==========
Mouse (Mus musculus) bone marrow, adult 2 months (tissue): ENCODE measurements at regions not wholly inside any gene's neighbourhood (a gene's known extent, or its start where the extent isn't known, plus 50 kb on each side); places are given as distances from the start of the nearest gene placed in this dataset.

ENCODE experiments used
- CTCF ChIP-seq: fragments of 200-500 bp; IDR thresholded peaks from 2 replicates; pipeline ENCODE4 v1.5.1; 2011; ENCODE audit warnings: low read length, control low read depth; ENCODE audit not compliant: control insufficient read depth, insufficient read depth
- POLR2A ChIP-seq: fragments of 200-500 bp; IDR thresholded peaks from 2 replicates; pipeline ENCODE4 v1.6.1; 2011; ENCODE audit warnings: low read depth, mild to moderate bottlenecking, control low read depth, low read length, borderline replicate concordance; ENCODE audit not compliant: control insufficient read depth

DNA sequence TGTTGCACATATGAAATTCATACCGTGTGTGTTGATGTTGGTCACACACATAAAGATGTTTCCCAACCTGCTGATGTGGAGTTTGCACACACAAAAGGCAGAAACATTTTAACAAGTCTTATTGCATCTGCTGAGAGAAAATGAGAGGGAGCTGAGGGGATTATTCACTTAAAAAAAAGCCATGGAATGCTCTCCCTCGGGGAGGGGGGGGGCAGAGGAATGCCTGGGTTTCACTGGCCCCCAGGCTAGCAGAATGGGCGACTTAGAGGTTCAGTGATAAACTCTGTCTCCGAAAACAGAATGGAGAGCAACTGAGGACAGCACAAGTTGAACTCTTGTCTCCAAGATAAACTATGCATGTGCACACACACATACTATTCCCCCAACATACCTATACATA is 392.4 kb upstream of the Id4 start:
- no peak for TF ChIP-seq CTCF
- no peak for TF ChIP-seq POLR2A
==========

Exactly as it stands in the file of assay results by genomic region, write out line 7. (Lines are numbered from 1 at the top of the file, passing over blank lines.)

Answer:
- no peak for TF ChIP-seq POLR2A